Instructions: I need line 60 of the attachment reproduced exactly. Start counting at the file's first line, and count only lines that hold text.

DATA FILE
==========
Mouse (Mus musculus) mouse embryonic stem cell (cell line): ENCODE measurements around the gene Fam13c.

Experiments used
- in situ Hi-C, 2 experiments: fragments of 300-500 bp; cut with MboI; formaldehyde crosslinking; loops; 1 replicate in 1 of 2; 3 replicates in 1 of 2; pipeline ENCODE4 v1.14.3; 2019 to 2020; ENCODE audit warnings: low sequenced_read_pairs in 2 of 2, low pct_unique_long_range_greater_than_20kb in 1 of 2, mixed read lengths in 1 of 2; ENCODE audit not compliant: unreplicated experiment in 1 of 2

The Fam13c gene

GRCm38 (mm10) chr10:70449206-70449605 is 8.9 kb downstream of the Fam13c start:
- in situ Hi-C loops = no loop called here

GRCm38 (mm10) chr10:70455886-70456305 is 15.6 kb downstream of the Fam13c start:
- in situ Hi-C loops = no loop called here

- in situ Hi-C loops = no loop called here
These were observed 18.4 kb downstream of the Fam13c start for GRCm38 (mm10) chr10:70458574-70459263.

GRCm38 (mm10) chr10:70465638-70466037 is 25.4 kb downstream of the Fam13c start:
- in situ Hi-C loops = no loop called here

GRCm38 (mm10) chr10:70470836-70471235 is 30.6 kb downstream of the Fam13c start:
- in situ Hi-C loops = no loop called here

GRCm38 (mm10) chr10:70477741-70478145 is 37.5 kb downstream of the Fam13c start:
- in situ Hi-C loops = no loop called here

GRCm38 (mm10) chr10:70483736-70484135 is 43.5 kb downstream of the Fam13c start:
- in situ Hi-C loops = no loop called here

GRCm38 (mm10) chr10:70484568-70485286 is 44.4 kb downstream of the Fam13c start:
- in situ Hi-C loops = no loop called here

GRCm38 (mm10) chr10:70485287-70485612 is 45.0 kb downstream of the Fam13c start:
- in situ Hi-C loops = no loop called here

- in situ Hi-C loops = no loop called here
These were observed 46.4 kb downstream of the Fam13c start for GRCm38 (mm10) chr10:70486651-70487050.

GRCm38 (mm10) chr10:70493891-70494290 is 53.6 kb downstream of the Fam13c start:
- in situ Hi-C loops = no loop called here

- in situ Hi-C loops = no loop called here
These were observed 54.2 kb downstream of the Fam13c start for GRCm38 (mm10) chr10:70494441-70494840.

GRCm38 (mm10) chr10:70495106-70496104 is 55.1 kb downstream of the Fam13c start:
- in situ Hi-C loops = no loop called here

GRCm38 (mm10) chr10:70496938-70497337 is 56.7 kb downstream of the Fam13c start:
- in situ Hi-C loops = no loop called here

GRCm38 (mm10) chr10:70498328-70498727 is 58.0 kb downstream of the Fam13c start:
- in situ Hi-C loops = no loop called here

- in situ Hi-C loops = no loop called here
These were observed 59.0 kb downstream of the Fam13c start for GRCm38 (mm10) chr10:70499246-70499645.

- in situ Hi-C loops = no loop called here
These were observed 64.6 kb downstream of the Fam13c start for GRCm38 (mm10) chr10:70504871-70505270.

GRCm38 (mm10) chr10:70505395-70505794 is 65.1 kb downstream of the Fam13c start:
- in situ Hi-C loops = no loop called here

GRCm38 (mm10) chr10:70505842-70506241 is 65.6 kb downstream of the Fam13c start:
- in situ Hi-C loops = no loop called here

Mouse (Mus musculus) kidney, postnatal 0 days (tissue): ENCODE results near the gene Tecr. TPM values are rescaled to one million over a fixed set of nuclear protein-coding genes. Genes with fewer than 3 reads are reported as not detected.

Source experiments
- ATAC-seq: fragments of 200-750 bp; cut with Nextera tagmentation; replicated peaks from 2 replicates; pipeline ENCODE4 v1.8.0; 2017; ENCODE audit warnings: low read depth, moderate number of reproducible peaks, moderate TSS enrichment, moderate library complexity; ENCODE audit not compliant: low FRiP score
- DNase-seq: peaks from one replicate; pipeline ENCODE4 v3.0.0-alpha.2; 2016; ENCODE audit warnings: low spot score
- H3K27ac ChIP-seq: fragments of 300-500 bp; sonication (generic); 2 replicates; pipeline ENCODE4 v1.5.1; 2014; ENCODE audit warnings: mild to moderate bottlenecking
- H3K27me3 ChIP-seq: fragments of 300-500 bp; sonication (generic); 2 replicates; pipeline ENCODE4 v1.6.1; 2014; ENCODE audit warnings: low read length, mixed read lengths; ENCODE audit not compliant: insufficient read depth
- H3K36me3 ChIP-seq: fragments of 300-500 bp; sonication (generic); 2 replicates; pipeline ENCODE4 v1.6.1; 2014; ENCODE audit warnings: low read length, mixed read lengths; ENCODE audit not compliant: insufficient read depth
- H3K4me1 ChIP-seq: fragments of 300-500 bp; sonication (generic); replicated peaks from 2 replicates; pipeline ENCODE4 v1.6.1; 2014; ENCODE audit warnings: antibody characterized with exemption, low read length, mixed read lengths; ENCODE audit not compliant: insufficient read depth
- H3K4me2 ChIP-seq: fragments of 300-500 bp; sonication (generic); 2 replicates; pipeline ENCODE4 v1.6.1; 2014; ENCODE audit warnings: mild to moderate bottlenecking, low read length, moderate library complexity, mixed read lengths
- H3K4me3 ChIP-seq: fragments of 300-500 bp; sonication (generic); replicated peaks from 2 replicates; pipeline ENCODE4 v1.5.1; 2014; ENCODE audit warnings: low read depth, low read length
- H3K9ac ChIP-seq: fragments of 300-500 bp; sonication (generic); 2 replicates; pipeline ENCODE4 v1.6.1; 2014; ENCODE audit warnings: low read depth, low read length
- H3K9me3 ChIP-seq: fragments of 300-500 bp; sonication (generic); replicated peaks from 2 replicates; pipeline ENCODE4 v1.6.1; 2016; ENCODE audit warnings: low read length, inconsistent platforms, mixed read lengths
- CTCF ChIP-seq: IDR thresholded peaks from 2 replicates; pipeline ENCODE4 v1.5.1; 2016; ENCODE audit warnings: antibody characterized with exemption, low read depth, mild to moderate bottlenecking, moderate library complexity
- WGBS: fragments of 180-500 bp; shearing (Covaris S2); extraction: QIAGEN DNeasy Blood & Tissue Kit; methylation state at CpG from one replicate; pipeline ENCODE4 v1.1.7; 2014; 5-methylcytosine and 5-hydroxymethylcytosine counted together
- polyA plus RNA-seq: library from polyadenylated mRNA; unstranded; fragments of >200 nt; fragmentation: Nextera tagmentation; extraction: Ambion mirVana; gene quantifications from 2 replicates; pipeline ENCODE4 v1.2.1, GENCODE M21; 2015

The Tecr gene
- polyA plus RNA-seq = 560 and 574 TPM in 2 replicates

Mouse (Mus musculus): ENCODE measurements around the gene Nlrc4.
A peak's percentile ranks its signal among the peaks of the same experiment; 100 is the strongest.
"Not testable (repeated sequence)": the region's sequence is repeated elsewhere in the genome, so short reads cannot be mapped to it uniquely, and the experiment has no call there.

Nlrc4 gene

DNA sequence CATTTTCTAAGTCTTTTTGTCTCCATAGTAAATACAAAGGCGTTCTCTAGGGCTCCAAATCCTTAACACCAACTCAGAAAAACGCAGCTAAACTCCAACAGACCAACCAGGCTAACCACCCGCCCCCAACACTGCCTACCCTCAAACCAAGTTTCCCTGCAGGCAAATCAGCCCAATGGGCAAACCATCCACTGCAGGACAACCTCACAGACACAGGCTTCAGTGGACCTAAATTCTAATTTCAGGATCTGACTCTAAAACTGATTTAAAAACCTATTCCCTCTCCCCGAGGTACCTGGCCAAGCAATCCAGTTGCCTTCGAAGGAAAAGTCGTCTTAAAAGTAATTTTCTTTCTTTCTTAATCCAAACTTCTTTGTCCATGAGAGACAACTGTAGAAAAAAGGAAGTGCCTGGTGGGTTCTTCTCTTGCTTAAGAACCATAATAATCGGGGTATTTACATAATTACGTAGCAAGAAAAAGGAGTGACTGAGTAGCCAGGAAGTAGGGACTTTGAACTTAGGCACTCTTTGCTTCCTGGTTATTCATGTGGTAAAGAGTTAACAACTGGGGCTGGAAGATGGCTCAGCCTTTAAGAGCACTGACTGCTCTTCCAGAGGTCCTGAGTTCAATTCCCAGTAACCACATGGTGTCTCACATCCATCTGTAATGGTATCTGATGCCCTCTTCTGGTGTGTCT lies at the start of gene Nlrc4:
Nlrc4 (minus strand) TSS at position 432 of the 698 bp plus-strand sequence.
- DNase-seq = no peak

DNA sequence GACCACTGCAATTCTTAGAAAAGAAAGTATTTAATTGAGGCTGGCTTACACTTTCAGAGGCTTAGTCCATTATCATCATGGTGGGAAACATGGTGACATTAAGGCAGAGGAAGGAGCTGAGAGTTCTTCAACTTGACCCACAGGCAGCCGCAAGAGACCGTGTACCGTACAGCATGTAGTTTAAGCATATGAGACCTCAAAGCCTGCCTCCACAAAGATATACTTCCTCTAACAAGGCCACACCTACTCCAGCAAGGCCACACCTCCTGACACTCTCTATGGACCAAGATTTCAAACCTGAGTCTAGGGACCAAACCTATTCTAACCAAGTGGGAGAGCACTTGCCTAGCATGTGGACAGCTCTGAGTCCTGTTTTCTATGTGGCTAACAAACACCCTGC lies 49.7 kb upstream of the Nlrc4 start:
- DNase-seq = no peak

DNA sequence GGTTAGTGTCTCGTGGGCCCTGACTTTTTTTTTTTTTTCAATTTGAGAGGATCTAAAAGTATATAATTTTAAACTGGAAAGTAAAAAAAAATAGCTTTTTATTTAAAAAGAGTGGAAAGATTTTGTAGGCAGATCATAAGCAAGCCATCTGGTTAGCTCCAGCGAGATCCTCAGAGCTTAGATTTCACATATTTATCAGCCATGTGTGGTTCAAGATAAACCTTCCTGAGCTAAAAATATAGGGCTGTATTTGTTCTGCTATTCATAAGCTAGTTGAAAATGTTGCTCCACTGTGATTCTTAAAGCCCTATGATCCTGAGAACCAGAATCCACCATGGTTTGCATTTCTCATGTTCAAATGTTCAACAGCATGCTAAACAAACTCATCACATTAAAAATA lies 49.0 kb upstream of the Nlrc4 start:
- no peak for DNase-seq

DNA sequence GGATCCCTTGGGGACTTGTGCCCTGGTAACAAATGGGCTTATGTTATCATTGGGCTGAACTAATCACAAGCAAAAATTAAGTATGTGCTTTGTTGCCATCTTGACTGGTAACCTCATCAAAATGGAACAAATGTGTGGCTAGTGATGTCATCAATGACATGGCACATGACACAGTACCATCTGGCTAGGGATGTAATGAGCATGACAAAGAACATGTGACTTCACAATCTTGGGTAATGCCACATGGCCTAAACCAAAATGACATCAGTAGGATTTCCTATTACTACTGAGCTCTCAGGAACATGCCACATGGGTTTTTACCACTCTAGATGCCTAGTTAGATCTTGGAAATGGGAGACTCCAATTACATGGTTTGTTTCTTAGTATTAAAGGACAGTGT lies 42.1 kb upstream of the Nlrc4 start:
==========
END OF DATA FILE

Mouse (Mus musculus): ENCODE measurements around the gene Nlrc4.